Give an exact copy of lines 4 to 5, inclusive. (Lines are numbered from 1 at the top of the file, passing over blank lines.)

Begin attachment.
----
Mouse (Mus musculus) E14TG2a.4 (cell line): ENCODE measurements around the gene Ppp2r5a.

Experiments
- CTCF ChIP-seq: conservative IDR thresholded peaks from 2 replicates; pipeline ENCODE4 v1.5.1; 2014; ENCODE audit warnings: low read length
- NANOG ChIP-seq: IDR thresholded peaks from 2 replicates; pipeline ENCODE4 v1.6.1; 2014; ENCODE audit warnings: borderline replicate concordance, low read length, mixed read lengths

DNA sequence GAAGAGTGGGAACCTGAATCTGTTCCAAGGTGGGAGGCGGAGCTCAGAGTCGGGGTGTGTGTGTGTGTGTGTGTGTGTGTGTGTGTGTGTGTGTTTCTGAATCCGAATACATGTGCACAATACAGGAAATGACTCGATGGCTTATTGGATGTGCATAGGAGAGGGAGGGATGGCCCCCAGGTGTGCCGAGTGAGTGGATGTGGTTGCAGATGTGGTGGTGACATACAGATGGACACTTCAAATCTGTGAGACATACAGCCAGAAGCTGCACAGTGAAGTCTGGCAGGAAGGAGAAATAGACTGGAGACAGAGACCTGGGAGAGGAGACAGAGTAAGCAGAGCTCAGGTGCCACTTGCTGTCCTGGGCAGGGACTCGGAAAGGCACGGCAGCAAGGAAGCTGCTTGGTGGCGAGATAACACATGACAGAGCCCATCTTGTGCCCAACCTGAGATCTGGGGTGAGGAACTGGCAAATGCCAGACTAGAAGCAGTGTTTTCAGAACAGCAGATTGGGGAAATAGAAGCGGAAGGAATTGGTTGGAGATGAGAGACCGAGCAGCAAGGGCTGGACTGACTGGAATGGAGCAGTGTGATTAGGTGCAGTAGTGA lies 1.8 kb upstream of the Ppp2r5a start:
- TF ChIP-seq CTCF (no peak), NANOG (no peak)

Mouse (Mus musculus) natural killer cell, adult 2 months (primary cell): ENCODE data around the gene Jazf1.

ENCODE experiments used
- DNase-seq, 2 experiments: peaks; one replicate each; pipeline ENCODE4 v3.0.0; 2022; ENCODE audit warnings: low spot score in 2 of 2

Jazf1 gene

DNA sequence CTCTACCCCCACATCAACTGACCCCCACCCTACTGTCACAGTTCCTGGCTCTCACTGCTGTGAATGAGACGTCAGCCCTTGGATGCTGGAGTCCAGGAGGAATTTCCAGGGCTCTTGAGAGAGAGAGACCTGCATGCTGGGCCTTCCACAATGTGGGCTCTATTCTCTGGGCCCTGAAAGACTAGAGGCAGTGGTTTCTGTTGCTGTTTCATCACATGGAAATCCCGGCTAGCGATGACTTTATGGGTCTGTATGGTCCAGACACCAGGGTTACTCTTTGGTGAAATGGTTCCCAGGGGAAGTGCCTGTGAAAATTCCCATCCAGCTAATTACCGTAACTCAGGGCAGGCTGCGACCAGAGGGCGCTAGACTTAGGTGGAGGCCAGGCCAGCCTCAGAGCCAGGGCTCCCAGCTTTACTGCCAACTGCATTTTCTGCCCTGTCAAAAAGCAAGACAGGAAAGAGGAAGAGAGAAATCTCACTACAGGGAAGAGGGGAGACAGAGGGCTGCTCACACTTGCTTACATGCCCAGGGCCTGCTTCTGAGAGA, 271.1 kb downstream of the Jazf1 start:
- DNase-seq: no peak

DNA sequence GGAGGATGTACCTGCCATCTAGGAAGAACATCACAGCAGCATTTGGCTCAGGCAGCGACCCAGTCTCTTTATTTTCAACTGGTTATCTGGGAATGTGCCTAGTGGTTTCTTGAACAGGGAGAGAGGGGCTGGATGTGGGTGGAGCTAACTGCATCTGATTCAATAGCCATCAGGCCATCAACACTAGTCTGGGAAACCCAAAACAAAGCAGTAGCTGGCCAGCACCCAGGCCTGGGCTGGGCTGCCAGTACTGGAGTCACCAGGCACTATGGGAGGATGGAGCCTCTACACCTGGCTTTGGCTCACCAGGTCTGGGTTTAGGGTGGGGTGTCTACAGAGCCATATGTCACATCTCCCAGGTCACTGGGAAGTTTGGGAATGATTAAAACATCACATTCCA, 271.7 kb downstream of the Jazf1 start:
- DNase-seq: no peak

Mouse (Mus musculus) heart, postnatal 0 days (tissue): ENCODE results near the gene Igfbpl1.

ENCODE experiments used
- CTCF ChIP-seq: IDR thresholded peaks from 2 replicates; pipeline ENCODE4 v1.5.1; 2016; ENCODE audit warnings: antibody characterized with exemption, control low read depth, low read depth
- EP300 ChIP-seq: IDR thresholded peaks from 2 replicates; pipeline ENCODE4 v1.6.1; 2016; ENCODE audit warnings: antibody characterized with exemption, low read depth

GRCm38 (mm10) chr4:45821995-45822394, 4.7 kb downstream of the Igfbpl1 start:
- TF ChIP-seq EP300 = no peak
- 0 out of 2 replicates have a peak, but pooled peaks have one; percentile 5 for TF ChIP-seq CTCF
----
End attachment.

- NANOG ChIP-seq: IDR thresholded peaks from 2 replicates; pipeline ENCODE4 v1.6.1; 2014; ENCODE audit warnings: borderline replicate concordance, low read length, mixed read lengths

DNA sequence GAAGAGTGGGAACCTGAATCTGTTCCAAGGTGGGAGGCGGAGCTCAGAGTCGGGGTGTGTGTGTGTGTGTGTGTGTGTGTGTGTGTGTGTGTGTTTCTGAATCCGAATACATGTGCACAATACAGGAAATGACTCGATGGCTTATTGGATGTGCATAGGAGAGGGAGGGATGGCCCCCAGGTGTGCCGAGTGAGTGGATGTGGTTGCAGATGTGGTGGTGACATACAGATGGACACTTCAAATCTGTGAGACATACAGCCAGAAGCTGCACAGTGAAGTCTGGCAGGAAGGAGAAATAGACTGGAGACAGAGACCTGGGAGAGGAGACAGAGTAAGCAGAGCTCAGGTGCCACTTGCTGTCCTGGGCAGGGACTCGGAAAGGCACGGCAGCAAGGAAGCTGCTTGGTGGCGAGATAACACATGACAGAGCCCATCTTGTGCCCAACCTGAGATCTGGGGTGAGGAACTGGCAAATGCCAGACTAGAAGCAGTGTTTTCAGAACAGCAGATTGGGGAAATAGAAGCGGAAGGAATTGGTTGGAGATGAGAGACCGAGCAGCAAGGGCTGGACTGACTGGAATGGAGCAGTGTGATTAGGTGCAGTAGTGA lies 1.8 kb upstream of the Ppp2r5a start: